Over-the-counter allergy meds like Claritin can be used in dogs, too, but ask with your vet for doses. And yes, just like humans, some antihistamines can cause drowsiness or hyperactivity in pets, so be sure to safeguard them from injuries.
Tagamet, Pepcid AC, and Zantac for Dogs
Heartburn isn't just a common human condition - our dog's stomach acid can shift into overdrive, too.
Over-the-counter (OTC) "people" acid controllers, like
- Pepcid AC (famotidine.html)
- Tagamet HB (cimetidine)
can be useful for dogs. As always, your vet will determine if these are safe for your pet and prescribe the correct dose. Do not use human doses as they maybe too high for your pet. If your animal is pregnant or nursing, it may not be recommended.
These acid controllers bind to histamine receptors in the stomach and help block acid production. Your vet might use these drugs for treatment of acid reflux (heartburn), Helicobacter pylori infection, inflammatory bowel disease, canine parvovirus, ulcerations, vomiting, or for drug treatments that may irritate the stomach.
We can't say this enough: medication should never be administered to your pet without first consulting with your veterinarian.
Glucosamine for Joints and Hip Dysplasia
The joint protective supplement glucosamine is commonly used for arthritis and hip dysplasia in both dogs and cats.
Naturally occurring substances called nutraceuticals fall in the same class as vitamins, but no supplement can reverse structural joint damage. The quality of commercially available glucosamine or chondroitin can vary, too, so ask your vet to recommend a product.
It can take several weeks before the benefits are seen in your pet from taking these joint supplements. Glucosamine is available at most pet supply stores and is now even found in some pet foods.
Motion Sickness in Pets
You've probably seen this while driving: a canine friend hanging his head out the window catching the breeze. Many dogs love to go for a ride in the car; however, some dogs experience motion sickness (which we humans do not love). Longer trips may be more difficult than shorter ones on your canine friend.
Cars, planes, and boats can all lead to symptoms. Trips on a boat can trigger sea sickness especially in puppies. Cats can suffer from motion sickness, too. Pets with motion sickness may begin drooling, act nauseated or develop vomiting or diarrhea. You may need to reconsider bringing your pet on trips if they are prone to motion sickness.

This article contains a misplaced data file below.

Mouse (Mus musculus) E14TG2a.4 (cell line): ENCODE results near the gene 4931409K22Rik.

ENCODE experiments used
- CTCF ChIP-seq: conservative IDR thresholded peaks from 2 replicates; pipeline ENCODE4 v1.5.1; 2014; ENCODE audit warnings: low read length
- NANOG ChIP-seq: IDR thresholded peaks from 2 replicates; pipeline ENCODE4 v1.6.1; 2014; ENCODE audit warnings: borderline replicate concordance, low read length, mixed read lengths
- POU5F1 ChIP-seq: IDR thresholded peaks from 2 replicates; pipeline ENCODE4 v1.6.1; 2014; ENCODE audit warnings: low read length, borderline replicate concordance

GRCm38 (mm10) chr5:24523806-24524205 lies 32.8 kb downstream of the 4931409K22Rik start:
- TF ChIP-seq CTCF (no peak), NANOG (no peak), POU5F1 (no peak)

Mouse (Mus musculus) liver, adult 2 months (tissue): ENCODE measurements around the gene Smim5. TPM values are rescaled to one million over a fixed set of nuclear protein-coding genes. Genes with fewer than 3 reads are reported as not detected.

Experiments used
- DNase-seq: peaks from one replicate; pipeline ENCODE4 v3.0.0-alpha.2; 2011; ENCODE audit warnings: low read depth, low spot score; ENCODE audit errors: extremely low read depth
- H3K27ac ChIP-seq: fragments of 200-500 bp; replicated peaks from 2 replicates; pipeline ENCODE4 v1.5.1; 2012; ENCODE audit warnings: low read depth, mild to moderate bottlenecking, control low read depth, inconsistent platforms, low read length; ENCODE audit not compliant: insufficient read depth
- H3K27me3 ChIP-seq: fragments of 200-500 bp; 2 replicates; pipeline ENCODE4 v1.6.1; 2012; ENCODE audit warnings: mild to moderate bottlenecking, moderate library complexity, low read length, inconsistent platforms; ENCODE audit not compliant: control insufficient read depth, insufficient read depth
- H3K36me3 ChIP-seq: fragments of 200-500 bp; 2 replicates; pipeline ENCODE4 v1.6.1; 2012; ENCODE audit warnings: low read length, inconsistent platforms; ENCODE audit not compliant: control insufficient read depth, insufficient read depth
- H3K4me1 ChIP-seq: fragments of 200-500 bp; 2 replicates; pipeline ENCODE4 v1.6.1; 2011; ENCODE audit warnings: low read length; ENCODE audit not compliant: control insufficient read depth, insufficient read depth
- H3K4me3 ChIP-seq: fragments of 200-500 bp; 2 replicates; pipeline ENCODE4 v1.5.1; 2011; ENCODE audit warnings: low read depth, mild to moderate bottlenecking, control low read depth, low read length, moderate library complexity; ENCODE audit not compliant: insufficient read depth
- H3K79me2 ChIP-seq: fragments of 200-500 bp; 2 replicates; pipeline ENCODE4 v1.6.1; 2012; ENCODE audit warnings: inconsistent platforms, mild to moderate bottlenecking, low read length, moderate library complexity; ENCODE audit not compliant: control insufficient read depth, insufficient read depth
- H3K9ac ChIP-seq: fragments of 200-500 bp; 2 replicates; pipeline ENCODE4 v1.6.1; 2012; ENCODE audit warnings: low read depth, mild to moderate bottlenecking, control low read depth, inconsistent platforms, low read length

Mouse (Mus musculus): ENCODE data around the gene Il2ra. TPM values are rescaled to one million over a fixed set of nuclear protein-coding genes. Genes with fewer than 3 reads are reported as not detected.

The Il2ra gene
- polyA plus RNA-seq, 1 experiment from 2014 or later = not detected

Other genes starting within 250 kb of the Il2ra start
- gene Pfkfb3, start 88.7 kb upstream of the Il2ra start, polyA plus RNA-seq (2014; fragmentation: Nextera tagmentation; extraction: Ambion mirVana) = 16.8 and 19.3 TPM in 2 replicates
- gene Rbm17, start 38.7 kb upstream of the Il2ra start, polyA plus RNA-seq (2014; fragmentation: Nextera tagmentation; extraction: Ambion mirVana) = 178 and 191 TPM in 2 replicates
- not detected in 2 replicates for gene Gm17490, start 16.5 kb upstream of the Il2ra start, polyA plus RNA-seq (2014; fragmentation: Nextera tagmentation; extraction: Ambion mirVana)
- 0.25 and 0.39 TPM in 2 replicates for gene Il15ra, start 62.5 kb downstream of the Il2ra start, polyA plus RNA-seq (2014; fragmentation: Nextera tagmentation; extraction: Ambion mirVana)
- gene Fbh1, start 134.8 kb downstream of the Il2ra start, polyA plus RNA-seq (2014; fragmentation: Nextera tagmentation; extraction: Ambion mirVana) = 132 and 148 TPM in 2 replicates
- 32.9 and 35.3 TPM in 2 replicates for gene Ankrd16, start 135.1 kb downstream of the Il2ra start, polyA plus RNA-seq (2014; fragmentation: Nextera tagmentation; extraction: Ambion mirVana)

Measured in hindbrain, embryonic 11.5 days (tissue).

Some vets might recommend these human over-the-counter (OTC) products, but at specific doses used only in dogs. Pet versions of these products are not available.
- diphenhydramine (Benadryl)
- meclizine (Bonine)
- dimenhydrinate (Dramamine)
Do not use these products in dogs with glaucoma, prostate gland enlargement, and certain stomach, thyroid, seizure, or heart disorders.
Both drugs are human motion sickness medicines. As with so many human medicines, doses are based on your dogs weight, so ask your vet if these products are appropriate for your 4-legged friend. These drugs may cause drowsiness, too, so beware about dog safety in the car, especially if your friend is fond of hanging out the window.
Prescription products like Cerenia (maropitant citrate) are also available for motion sickness in dogs, and your vet may prefer this product specifically for dogs.
Minor Cuts, Stings, or Lacerations
Pets are prone to scrapes, cuts or even insect bites. But can you use on your pet to prevent an infection? Before you do, read this. The answer is not always so clear-cut.
Minor cuts: Neosporin is the common triple antibiotic (neomycin, bacitracin, polymyxin B) that is made for humans, not pets. In some instances, Neosporin or other topical antibiotics, may not be needed or may not be safe for pets.
Some forms of neomycin have been linked with hearing loss. Allergic reactions can occur, too. There are topical antibiotic products developed specifically for pets that may be safer. Check with your vet before you apply any human antibiotic to your pet's skin wound.
If your vet does recommend a topical antibiotic, your pet may try to lick the topical medicines off, which can also be toxic or lead to stomach upset or diarrhea. Ask your vet about the use of an Elizabethan collar (found at pet stores) or a sock wrapped around the lesion to prevent licking
For minor abrasions, clean the wound with soap and water first, and pat dry. For puncture woulds or dog bites, see your vet immediately. Neosporin should NOT be used for deep wounds that are bleeding or dirty, or the result of a bite. See a vet for these types of wounds.